I realize eugenics upsets many people, and I’m sorry. I know from long experience that besides frightening people, it also makes them extremely angry, believe me! I wish I could say what is true without upsetting people, but I can’t. The reason I have devoted myself to eugenics is because I believe there’s an enormous amount to be gained from it, and that eugenics can bring about a vast increase in happiness and well-being. But in the short term, just mentioning the word upsets people--there’s no doubt about it.

I'm not unsympathetic to people who are horrified at the thought of eugenics, because they think it’s some form of cruelty, and cruelty in any form is something I personally abhor. The two traits I value most highly are honesty and kindness. I believe passionately in eugenics because I see it as the most immense kindness. People who think of eugenics as some form of cruelty wrongly associate it with the Nazi’s. This is an unfair association, since 28 other countries had eugenics legislation, but did not commit genocide, or anything like it. Remember, to do good in the world, we must be brave!!


10. What is intelligence?

One simple, straightforward definition is that intelligence is problem-solving ability. There are other ways to define it. Egalitarians may object, "Since we can’t all agree on a definition, it’s a useless concept." Not true! Intelligence is like heat. We know the difference between hot and cold, and we can measure fine gradations of heat. But, they may ask, what is heat, really? It's molecules rushing about. OK, but what is that really? Some people say, "It's too hot in here!" while others will say, "It's too cold!" Does this mean we must discard the concept of heat? No. Almost any definition of any word could give rise to disagreement. We don't have unanimity on definitions of many important constructs which we use every day, but we carry on nevertheless, and we are much better off with them, than without them.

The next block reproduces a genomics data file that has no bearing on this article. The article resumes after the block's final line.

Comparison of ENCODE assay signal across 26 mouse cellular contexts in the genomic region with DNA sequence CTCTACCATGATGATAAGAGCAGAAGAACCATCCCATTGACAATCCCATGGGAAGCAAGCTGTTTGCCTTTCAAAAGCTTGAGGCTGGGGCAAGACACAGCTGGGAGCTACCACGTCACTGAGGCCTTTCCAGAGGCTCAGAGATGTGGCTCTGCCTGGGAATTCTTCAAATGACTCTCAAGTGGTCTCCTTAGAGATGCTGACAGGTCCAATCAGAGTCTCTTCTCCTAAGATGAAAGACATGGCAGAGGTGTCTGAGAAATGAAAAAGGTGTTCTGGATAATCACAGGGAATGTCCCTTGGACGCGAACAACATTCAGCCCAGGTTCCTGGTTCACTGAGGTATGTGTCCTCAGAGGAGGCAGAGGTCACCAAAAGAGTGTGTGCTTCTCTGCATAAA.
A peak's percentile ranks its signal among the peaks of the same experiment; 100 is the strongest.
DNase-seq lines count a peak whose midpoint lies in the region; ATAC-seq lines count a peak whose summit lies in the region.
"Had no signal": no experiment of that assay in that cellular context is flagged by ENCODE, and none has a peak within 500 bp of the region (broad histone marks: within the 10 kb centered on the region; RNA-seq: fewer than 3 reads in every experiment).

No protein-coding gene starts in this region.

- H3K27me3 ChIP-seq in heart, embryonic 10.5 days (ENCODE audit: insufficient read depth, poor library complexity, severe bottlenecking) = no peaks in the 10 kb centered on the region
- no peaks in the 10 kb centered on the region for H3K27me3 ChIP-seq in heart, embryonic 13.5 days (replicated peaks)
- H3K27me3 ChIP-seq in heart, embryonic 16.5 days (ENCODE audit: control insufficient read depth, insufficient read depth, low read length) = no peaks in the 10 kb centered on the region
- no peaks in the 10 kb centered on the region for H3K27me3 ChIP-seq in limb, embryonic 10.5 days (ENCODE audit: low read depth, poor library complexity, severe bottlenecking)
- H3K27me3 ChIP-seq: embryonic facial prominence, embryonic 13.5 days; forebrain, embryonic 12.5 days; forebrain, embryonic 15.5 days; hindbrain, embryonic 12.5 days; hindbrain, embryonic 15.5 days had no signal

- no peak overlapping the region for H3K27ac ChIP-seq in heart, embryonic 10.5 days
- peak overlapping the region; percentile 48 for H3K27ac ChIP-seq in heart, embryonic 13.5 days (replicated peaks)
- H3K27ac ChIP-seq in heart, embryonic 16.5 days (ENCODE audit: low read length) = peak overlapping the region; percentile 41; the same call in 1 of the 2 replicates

Egalitarians also love to say, "But IQ isn’t everything!" That’s true. (Is there anything which is everything?) But IQ clearly is something very, very important. Prediction is the gold standard in science. Those who pooh-pooh it have a difficult time (or maybe I should say "an impossible task") explaining why IQ is the single best predictor of success in life. How could anything which measures nothing--or even something trivial--predict success so well?


11. It seems like there’s a total "disconnect" on this issue between science on the one hand, and popular opinion, on the other.

You’re absolutely right. There are 2 arenas in which the Nature-Nurture debate is taking place --the scientific one, and the public one--and the outcomes are exactly opposite. Scientifically, the egalitarian (nurture) position that heredity has no influence on behavior, that everyone is born exactly the same, and that the environment determines everything--is totally bankrupt. Proponents of this view have been not just beaten, but clobbered by overwhelming evidence-- from numerous twin studies, adoption studies, and studies like the one by Charles Murray (on this website). And the egalitarians have been clobbered despite the fact that the "playing field" is absurdly uneven in their favor--it is far easier to get funds for research if you take an egalitarian stance, your articles will be greeted with great interest and approval, and you won't have even one-thousandth the problem finding a publisher for your book, which will get good reviews and sell lots of copies. In spite of all that, the egalitarians have been thoroughly trounced in the scientific arena for the plain and simple reason that they’re wrong, and the evidence is overwhelming.